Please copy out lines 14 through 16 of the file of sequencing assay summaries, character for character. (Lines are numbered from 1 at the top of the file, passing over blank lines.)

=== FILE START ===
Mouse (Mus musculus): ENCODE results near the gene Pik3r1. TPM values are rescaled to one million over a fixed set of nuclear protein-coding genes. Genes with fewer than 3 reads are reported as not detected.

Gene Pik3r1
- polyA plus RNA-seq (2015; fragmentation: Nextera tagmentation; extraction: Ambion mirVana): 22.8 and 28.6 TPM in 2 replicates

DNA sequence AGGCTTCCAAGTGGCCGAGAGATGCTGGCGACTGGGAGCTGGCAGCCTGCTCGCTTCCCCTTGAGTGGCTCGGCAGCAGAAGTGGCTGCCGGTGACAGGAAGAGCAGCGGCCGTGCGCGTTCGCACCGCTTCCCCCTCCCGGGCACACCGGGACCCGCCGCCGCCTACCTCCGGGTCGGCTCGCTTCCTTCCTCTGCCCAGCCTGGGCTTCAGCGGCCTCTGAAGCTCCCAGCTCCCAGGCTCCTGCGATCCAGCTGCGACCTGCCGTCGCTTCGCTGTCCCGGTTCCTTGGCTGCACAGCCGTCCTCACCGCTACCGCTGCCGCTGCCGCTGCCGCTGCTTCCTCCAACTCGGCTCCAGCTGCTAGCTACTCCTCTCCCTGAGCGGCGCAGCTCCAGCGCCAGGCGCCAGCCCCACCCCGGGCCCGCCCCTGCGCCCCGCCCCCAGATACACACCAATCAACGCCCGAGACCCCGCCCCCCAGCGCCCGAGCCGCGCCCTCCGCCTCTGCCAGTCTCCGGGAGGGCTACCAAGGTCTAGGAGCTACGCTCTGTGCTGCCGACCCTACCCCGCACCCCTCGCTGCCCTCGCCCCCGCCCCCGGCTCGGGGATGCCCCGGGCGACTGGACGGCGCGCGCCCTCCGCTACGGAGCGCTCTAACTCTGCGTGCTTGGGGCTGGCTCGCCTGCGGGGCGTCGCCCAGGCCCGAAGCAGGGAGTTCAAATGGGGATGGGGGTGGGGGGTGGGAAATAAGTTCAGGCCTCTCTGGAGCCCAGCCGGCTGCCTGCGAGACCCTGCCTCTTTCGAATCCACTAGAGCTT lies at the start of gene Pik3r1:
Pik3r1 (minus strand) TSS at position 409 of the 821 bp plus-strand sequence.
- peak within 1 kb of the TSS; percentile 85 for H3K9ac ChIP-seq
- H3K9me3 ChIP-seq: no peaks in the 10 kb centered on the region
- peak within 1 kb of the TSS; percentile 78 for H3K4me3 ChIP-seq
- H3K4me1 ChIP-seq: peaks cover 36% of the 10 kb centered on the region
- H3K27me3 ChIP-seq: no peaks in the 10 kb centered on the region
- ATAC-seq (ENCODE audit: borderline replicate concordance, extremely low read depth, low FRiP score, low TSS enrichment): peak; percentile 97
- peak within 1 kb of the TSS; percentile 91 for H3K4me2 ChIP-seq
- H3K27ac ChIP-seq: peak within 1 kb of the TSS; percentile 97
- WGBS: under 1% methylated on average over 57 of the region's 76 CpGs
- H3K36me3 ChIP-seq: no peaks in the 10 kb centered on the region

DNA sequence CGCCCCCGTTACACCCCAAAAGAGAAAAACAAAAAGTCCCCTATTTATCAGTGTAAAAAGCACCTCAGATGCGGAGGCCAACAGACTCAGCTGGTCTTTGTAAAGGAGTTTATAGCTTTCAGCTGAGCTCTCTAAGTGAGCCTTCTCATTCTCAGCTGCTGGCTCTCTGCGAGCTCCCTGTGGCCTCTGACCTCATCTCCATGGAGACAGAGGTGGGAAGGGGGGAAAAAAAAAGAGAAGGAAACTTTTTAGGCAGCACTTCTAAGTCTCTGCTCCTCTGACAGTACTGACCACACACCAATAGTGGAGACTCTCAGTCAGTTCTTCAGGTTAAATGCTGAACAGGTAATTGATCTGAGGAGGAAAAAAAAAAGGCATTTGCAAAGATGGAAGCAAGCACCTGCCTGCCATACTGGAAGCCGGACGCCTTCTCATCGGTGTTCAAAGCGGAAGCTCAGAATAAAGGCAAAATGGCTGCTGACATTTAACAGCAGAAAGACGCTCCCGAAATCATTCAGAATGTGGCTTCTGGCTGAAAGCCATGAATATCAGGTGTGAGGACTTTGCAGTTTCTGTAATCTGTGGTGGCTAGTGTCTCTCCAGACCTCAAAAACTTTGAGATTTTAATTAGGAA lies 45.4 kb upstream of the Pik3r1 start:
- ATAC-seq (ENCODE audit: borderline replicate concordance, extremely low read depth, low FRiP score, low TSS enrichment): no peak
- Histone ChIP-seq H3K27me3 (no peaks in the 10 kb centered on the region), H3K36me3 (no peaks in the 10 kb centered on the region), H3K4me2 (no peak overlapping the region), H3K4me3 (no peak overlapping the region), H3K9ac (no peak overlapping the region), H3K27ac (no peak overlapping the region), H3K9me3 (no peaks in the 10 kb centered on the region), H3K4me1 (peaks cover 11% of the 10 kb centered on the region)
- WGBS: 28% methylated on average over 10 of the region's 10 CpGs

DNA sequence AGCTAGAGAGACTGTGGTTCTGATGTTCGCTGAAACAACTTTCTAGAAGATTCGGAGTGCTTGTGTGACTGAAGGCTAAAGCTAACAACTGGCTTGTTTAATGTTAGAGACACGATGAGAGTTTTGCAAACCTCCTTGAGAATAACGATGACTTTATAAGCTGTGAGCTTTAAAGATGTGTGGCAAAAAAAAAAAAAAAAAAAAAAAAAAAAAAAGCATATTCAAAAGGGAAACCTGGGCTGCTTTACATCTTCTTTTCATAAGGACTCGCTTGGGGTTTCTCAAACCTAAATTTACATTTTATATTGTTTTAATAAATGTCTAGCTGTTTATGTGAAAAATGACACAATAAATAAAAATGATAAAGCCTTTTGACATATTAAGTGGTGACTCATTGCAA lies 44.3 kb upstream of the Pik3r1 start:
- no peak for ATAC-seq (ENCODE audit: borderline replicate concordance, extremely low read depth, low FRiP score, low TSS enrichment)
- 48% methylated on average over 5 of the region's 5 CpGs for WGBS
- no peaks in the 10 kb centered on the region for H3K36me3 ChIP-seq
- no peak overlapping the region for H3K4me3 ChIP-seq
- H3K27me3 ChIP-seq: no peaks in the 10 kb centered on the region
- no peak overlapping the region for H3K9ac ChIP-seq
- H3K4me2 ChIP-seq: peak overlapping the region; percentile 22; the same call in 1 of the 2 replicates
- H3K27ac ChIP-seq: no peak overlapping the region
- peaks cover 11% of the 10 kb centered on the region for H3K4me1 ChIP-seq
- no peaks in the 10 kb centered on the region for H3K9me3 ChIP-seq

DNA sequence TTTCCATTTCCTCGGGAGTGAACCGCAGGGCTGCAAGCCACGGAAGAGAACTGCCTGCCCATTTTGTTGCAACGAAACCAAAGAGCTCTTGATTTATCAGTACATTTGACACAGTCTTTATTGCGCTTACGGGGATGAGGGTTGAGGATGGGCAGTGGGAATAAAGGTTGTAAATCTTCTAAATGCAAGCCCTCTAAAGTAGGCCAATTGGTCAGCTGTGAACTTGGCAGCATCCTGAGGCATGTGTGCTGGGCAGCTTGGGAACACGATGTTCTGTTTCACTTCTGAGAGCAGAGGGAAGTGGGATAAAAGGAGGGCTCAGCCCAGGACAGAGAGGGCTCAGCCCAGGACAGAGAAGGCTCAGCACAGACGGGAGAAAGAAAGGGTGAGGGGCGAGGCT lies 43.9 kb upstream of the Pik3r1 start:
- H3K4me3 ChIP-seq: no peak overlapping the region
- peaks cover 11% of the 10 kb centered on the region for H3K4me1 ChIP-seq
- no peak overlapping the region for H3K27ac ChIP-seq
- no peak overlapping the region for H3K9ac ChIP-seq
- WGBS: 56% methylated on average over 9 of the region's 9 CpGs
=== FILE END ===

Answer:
- WGBS: under 1% methylated on average over 57 of the region's 76 CpGs
- H3K36me3 ChIP-seq: no peaks in the 10 kb centered on the region

DNA sequence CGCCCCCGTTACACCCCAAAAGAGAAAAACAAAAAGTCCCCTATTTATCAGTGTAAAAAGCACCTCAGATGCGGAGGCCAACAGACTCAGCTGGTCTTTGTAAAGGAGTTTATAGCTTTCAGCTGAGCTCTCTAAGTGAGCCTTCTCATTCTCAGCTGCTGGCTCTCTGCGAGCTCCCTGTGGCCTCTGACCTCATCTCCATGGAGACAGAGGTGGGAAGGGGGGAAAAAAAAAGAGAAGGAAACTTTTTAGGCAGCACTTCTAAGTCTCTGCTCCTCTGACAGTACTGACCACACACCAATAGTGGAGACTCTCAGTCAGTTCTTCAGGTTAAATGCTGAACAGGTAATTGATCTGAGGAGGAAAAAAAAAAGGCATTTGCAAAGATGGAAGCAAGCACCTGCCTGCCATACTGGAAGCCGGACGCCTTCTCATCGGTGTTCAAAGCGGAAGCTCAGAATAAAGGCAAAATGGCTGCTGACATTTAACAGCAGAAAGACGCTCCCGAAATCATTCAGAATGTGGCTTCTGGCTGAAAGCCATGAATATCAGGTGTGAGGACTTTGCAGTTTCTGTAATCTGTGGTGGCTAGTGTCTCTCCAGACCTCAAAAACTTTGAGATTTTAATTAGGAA lies 45.4 kb upstream of the Pik3r1 start: